You Asked: Why Does it Take So Long for Election Results from Mount Pleasant?
There is a running joke in Racine County east of I-94 about elections results taking so long to come in from Mount Pleasant. On June 5, though, tensions were high as residents waited for the final numbers to roll in, and, yes, Mount Pleasant was last.
Emotions run high on a normal election night, but during the June 5 recall election, the jitters about results for the 21st Senate District were particularly bad.
When results from some of the smaller communities like Sturtevant, Norway and Wind Point started rolling in, people started to visibly relax. Still, the joke that kept going around was, well, this is great, but we'll still be here forever because of Mount Pleasant.
And, yes, the last results put into the record at the Racine County Clerk's office were from Peace Lutheran Church in Mount Pleasant, even after all the precincts in the City of Racine.
"Didn't I tell you?" Rep. Cory Mason (D-Racine) said with a chuckle at Senate-Elect John Lehman's campaign party that night.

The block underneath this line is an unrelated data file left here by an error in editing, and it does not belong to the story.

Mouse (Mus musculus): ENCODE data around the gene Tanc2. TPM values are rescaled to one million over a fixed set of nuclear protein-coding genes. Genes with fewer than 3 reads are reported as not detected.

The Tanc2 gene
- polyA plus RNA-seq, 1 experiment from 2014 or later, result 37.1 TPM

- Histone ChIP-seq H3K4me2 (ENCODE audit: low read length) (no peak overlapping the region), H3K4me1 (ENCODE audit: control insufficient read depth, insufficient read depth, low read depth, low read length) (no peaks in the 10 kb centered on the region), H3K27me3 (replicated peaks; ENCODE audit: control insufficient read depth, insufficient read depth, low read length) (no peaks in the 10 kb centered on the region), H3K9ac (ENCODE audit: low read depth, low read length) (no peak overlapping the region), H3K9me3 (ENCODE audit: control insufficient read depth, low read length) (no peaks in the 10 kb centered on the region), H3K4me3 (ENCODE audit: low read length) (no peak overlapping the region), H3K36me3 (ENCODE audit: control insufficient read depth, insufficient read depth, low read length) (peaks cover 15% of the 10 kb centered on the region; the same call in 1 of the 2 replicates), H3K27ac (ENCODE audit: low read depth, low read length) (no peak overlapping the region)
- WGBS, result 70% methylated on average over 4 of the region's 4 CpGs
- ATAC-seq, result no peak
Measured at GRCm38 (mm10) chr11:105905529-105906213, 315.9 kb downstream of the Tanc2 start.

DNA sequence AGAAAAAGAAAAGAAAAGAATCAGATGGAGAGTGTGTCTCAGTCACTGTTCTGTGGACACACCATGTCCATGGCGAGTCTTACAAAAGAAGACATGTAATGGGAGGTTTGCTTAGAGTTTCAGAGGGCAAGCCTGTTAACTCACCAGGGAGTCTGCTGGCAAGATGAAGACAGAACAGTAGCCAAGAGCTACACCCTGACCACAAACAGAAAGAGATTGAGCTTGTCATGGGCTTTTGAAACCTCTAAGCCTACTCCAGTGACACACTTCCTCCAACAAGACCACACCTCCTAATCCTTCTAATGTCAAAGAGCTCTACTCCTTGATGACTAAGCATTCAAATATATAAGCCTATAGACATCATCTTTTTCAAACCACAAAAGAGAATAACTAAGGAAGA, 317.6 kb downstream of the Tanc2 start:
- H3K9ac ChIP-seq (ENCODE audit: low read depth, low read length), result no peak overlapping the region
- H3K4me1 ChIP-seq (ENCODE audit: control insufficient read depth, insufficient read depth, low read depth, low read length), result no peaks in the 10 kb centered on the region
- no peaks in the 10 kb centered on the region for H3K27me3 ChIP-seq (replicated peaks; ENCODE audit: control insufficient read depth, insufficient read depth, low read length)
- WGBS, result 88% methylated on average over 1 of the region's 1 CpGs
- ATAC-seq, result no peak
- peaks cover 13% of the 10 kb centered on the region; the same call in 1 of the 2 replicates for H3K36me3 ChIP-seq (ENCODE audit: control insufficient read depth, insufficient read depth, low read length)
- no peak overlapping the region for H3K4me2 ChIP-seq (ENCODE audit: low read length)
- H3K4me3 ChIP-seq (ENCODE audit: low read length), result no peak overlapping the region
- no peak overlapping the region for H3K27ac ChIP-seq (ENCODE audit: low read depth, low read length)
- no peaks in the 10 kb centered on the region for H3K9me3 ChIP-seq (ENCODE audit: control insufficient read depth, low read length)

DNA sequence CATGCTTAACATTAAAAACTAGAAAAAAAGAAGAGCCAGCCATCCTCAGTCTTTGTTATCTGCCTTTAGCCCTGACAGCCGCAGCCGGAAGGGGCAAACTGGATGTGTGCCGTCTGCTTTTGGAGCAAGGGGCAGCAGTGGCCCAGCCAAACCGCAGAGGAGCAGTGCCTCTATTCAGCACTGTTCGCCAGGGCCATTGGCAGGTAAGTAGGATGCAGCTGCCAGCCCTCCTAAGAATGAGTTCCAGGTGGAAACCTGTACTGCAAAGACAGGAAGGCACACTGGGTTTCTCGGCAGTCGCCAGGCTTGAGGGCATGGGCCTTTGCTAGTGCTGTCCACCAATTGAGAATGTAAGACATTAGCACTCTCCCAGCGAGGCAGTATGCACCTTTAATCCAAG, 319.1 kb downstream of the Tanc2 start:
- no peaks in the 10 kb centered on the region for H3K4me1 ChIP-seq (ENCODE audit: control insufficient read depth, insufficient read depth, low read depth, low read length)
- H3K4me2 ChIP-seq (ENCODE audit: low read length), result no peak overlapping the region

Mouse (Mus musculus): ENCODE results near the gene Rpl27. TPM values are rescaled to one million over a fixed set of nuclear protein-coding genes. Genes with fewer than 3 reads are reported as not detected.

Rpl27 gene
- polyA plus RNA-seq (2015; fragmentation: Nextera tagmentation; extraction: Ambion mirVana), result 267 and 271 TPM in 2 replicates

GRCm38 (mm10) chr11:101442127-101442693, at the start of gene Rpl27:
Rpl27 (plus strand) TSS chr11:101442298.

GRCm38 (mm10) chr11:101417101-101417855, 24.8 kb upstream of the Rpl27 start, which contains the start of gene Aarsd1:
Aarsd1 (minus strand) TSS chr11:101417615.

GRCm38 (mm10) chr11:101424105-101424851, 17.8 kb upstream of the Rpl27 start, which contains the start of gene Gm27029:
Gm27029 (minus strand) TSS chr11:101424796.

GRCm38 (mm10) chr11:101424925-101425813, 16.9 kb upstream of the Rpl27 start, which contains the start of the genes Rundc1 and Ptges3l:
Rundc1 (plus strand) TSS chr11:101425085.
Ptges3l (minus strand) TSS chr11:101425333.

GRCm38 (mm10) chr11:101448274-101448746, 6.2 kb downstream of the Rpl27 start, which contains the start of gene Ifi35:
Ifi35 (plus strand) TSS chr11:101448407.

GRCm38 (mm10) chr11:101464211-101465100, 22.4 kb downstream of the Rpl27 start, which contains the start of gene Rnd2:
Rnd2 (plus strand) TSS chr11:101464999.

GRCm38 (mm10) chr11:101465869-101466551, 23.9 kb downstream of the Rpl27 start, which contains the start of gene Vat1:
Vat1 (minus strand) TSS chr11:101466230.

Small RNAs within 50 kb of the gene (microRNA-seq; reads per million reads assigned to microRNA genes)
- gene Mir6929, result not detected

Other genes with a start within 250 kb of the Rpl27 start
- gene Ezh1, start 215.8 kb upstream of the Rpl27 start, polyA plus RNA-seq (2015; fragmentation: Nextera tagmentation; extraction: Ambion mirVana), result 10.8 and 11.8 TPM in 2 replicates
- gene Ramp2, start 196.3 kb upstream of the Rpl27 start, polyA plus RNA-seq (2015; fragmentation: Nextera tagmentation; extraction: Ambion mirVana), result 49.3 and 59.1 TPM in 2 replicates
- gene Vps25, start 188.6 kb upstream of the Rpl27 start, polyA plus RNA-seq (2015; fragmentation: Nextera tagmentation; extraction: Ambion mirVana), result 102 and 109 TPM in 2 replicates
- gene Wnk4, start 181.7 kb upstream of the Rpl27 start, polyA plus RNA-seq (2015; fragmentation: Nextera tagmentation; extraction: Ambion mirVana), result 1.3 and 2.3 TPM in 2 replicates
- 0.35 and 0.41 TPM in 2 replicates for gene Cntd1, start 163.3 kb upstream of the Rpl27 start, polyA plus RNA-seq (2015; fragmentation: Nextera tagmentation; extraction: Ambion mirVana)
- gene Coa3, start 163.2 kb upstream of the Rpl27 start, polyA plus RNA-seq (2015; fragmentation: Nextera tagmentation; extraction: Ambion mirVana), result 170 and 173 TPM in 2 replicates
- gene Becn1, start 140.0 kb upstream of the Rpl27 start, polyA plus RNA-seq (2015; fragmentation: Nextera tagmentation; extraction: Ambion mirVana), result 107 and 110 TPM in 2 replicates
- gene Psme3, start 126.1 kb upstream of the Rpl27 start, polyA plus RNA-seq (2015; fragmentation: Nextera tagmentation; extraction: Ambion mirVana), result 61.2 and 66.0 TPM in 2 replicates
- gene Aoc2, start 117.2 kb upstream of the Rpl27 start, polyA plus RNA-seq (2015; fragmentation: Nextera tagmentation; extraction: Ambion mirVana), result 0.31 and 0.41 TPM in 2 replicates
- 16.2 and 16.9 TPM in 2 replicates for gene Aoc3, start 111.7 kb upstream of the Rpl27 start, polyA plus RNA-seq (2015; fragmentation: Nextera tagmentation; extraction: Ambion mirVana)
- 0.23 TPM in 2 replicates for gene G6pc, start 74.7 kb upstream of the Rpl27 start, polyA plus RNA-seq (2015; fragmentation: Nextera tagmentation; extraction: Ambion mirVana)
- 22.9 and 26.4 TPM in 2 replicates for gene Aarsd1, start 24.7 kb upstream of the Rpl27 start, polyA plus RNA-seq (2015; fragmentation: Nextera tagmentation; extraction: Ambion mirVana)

The official results of the 21st Senate District recall are expected Tuesday. Only 779 votes separate Lehman from incumbent Sen. Van Wanggaard. Lehman claimed victory about 1 a.m. June 6, but Wanggaard has not conceded.
We heard comments in the same vein more than once so we decided to go directly to the source, Mount Pleasant Clerk/Treasurer Veronica Rudychev.
"Basically, it comes down to wanting to be sure every vote is counted," she said. "My chiefs are meticulous, making sure all t's are crossed and all i's are dotted."
Chief poll inspectors at each polling location are responsible for doing what essentially is a triple-check system reconciling that the numbers issued matches how many ballots were cast and matches the number of people who voted.
More seriously, Mason said he wants to know how to help make elections more efficient.
"I am a little vexed about why Mount Pleasant is always last," he said a few days after the election. "Is it a need for more poll workers? What can we do to help make elections more efficient?"
Rudychev said she doesn't need more poll workers, but she could use an assistant chief at each of the village's seven polling locations.
"It would be helpful if we had two chiefs at every location who are trained in everything start-to-finish," she said.
She knows it's frustrating for residents and candidates who want to know election results as soon as possible, but she's not interested in rushing the process.
"I'd rather be last and know it's all correct," Rudychev answered.